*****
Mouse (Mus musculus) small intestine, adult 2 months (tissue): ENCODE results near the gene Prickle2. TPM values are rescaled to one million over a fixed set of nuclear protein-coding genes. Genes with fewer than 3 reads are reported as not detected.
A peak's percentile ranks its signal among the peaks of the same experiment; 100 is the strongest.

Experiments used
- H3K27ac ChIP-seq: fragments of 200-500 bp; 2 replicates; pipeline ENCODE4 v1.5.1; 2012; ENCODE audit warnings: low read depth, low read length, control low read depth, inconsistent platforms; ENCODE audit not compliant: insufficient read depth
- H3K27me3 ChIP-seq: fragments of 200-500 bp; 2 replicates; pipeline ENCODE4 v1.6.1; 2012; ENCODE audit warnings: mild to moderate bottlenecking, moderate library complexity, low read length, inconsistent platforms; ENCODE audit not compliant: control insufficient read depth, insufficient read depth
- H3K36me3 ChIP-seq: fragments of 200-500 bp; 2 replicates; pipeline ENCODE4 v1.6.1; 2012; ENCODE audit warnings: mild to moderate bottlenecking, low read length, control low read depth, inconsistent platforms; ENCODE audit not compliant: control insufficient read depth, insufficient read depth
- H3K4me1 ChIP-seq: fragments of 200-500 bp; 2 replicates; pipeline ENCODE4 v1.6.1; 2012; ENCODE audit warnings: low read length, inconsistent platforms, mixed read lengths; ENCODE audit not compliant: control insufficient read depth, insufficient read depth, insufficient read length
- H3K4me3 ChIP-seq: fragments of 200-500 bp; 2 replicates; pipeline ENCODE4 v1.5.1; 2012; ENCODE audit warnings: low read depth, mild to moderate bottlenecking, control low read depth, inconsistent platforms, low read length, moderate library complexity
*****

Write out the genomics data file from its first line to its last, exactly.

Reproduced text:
Mouse (Mus musculus) small intestine, adult 2 months (tissue): ENCODE results near the gene Prickle2. TPM values are rescaled to one million over a fixed set of nuclear protein-coding genes. Genes with fewer than 3 reads are reported as not detected.
A peak's percentile ranks its signal among the peaks of the same experiment; 100 is the strongest.

Experiments used
- H3K27ac ChIP-seq: fragments of 200-500 bp; 2 replicates; pipeline ENCODE4 v1.5.1; 2012; ENCODE audit warnings: low read depth, low read length, control low read depth, inconsistent platforms; ENCODE audit not compliant: insufficient read depth
- H3K27me3 ChIP-seq: fragments of 200-500 bp; 2 replicates; pipeline ENCODE4 v1.6.1; 2012; ENCODE audit warnings: mild to moderate bottlenecking, moderate library complexity, low read length, inconsistent platforms; ENCODE audit not compliant: control insufficient read depth, insufficient read depth
- H3K36me3 ChIP-seq: fragments of 200-500 bp; 2 replicates; pipeline ENCODE4 v1.6.1; 2012; ENCODE audit warnings: mild to moderate bottlenecking, low read length, control low read depth, inconsistent platforms; ENCODE audit not compliant: control insufficient read depth, insufficient read depth
- H3K4me1 ChIP-seq: fragments of 200-500 bp; 2 replicates; pipeline ENCODE4 v1.6.1; 2012; ENCODE audit warnings: low read length, inconsistent platforms, mixed read lengths; ENCODE audit not compliant: control insufficient read depth, insufficient read depth, insufficient read length
- H3K4me3 ChIP-seq: fragments of 200-500 bp; 2 replicates; pipeline ENCODE4 v1.5.1; 2012; ENCODE audit warnings: low read depth, mild to moderate bottlenecking, control low read depth, inconsistent platforms, low read length, moderate library complexity